CAREER ADVANCEMENT / NOV. 04, 2014
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How to Segment Your Email Marketing List

There are several ways to promote or advertise your business. And if you use the web heavily, you owe it to yourself to create an email marketing list. But it isn’t enough to have a list, you also need subscribers. To achieve this, include a sign up page on your website or invite customers to subscribe at checkout.

However, as your email list increases, you may choose to periodically create emails that target specific groups. Maybe you’re running a limited promotion that’s geared to a certain demographic or geographical region. If this is the case, it’s pointless to send an email to everyone on your list. Fortunately, there are ways to slice and dice your email list. Through a process called segmentation, you can tailor your marketing emails to specific groups or individuals.

Here are a few tips for segmenting your email list.

1. Separate by Location

When people subscribe to your email list, you can ask basic information like their name, email address, age and location. If subscribers provide a city, state or ZIP code, you can target your email list when you need to reach people in a specific area. Maybe one of your locations has a local sale, and you want to notify people in this area of the promotion. There’s no need to blast your entire email list. Segment and send a promotional email only to those people who live in the target city, state or region.

2. Divide Targets by Age Group

If you request the birth date of email subscribers, you can also tailor your emails to people within a certain age bracket. For example, if you have a personal finance blog or you offer financial services, you can segment your email marketing list and send retirement-related content to subscribers ages 40 and over. Or maybe you’ve created an email regarding student loan repayment options. If so, you might segment your marketing list and send this content to the 18 to 30 crowd.

3. Segment by Gender

Likewise, maybe you’re promoting an article regarding personal finance advice for the single girl. In this case, there’s no need to send this information to males on your email marketing list. Or you might create an email that caters to guys only. In either case, you can segment your list and only send this information to the target audience.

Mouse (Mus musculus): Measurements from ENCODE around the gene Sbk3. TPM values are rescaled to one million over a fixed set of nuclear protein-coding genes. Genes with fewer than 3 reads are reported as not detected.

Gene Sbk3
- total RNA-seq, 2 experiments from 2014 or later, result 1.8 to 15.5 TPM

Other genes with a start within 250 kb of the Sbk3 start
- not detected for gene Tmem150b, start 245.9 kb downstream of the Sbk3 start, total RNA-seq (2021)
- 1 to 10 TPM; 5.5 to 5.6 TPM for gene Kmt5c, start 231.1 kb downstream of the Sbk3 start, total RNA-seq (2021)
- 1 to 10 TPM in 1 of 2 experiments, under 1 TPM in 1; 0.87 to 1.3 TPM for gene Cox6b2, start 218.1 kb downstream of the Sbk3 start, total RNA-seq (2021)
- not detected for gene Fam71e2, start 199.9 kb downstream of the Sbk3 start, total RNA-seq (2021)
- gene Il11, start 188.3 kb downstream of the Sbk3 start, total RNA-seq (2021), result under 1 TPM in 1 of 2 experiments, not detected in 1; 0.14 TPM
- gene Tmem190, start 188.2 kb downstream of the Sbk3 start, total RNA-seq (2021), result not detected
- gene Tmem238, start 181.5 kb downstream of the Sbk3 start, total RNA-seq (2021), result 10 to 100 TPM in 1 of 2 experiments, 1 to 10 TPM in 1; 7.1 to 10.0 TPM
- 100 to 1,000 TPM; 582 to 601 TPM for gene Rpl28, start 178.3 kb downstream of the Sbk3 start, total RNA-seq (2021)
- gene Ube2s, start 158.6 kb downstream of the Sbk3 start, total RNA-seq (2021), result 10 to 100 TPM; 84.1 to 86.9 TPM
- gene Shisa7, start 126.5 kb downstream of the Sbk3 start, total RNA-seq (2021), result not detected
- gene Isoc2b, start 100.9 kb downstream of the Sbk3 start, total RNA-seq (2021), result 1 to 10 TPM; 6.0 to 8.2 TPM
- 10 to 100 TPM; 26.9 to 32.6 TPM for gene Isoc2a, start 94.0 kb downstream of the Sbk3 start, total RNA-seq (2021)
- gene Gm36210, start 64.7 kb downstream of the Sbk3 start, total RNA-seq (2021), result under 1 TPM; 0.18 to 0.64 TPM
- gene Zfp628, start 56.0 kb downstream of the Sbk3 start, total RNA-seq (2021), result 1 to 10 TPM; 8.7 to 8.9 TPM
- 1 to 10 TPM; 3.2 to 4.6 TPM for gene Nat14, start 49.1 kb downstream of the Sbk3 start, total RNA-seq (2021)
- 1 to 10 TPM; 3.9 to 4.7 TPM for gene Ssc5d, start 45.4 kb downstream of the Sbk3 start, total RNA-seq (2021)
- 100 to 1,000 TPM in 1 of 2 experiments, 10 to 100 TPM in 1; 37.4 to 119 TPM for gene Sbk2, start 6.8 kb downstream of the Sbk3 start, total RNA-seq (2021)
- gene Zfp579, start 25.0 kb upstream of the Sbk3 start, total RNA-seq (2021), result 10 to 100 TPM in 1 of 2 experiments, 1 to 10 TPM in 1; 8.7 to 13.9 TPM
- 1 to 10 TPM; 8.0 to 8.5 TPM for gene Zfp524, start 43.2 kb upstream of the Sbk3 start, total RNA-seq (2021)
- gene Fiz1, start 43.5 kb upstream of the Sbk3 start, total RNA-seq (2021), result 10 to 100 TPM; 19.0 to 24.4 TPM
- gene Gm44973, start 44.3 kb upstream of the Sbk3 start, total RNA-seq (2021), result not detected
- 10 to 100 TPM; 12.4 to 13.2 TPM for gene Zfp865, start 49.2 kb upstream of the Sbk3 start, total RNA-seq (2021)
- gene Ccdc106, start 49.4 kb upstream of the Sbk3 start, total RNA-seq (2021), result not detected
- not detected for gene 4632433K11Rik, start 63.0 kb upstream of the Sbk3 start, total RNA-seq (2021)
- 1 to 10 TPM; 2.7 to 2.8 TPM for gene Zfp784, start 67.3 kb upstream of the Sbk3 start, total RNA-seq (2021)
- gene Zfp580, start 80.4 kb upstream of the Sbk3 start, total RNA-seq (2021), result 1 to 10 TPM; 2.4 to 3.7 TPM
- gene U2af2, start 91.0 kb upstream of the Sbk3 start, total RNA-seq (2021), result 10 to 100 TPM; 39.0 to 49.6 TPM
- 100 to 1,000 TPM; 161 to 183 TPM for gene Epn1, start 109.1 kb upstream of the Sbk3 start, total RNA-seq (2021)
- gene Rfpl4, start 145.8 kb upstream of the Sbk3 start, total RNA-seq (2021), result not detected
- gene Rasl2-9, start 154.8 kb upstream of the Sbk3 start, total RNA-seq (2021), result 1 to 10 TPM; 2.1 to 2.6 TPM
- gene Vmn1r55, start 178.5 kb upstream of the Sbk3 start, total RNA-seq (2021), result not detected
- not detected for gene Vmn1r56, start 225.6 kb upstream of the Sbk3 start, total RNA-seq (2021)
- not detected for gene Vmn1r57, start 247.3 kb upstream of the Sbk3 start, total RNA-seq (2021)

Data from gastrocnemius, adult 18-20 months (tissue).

4. Companies vs. Individuals

Depending on the nature of your company, some of your email marketing content will be better suited for individuals, whereas others are geared toward business owners. After the initial sign up, you can ask subscribers to complete a profile. With this additional information, you can segment your list by occupation, salary levels, job functions, organization type, etc.

5. Determine Buying Frequency

Although you may send the same marketing emails to everyone on your list. Occasionally, you can create emails that specifically target people who haven’t purchased from you in a while. Therefore, you’ll need to segment your email list by buying frequency. For loyal customers who purchase frequently, you might run one promotion, and for people who’ve disappeared, you might run a different promotion to regain their business. For example, about three years ago I canceled identity theft monitoring services with one company and signed up with another. Since canceling my subscription, the old company contacts me at least once a year with a special offer if I return as a customer. From a business standpoint, this is an effective marketing tool -- it’s a way to win back old customers.

6. Separate by Past Purchases

You can also segment according to a customer’s past purchases. For example, if you have a special running on a particular product, you might create a marketing email designed specifically for people who’ve purchase this product in the past. You can talk about new pricing, improvements, or any other information that will be of interest to this audience.

Bottom Line

Segmenting your marketing email list takes time and effort, but it’s worth it. This ensures your emails reach the right audience, which can translate into additional sales.

Photo Credit: Cakehead Loves via Flickr

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